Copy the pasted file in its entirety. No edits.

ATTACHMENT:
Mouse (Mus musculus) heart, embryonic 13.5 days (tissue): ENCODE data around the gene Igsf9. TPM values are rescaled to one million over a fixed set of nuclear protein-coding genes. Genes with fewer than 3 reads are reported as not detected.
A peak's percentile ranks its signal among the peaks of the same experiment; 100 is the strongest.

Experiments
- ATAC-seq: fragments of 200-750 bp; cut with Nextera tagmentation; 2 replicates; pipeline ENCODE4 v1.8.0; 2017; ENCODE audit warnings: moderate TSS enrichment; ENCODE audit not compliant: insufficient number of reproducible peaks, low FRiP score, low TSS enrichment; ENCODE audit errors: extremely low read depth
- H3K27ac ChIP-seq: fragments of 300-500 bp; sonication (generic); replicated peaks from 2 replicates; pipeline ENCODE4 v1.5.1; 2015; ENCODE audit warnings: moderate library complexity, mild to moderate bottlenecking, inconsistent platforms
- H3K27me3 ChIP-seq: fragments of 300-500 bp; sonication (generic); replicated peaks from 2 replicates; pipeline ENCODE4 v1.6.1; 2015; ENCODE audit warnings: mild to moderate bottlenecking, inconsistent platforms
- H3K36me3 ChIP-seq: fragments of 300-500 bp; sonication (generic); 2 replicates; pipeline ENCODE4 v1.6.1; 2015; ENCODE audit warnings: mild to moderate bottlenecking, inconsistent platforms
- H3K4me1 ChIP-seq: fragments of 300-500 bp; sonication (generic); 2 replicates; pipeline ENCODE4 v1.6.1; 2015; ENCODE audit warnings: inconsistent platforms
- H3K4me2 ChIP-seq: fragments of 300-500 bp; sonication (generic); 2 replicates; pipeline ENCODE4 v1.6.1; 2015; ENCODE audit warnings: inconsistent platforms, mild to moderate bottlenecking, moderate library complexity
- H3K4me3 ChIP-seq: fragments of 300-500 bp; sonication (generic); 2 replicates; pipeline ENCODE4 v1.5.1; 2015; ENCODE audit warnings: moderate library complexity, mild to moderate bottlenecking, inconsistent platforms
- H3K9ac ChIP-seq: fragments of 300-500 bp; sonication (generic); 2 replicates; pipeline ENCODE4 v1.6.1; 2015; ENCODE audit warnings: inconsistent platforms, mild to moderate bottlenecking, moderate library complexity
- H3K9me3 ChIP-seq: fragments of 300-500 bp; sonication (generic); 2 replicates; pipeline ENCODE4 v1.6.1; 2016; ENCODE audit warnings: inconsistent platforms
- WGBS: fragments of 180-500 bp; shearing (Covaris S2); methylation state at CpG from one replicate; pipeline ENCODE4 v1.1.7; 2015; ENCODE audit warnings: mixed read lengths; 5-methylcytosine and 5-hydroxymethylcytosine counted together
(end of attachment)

Mouse (Mus musculus) heart, embryonic 13.5 days (tissue): ENCODE data around the gene Igsf9. TPM values are rescaled to one million over a fixed set of nuclear protein-coding genes. Genes with fewer than 3 reads are reported as not detected.
A peak's percentile ranks its signal among the peaks of the same experiment; 100 is the strongest.

Experiments
- ATAC-seq: fragments of 200-750 bp; cut with Nextera tagmentation; 2 replicates; pipeline ENCODE4 v1.8.0; 2017; ENCODE audit warnings: moderate TSS enrichment; ENCODE audit not compliant: insufficient number of reproducible peaks, low FRiP score, low TSS enrichment; ENCODE audit errors: extremely low read depth
- H3K27ac ChIP-seq: fragments of 300-500 bp; sonication (generic); replicated peaks from 2 replicates; pipeline ENCODE4 v1.5.1; 2015; ENCODE audit warnings: moderate library complexity, mild to moderate bottlenecking, inconsistent platforms
- H3K27me3 ChIP-seq: fragments of 300-500 bp; sonication (generic); replicated peaks from 2 replicates; pipeline ENCODE4 v1.6.1; 2015; ENCODE audit warnings: mild to moderate bottlenecking, inconsistent platforms
- H3K36me3 ChIP-seq: fragments of 300-500 bp; sonication (generic); 2 replicates; pipeline ENCODE4 v1.6.1; 2015; ENCODE audit warnings: mild to moderate bottlenecking, inconsistent platforms
- H3K4me1 ChIP-seq: fragments of 300-500 bp; sonication (generic); 2 replicates; pipeline ENCODE4 v1.6.1; 2015; ENCODE audit warnings: inconsistent platforms
- H3K4me2 ChIP-seq: fragments of 300-500 bp; sonication (generic); 2 replicates; pipeline ENCODE4 v1.6.1; 2015; ENCODE audit warnings: inconsistent platforms, mild to moderate bottlenecking, moderate library complexity
- H3K4me3 ChIP-seq: fragments of 300-500 bp; sonication (generic); 2 replicates; pipeline ENCODE4 v1.5.1; 2015; ENCODE audit warnings: moderate library complexity, mild to moderate bottlenecking, inconsistent platforms
- H3K9ac ChIP-seq: fragments of 300-500 bp; sonication (generic); 2 replicates; pipeline ENCODE4 v1.6.1; 2015; ENCODE audit warnings: inconsistent platforms, mild to moderate bottlenecking, moderate library complexity
- H3K9me3 ChIP-seq: fragments of 300-500 bp; sonication (generic); 2 replicates; pipeline ENCODE4 v1.6.1; 2016; ENCODE audit warnings: inconsistent platforms
- WGBS: fragments of 180-500 bp; shearing (Covaris S2); methylation state at CpG from one replicate; pipeline ENCODE4 v1.1.7; 2015; ENCODE audit warnings: mixed read lengths; 5-methylcytosine and 5-hydroxymethylcytosine counted together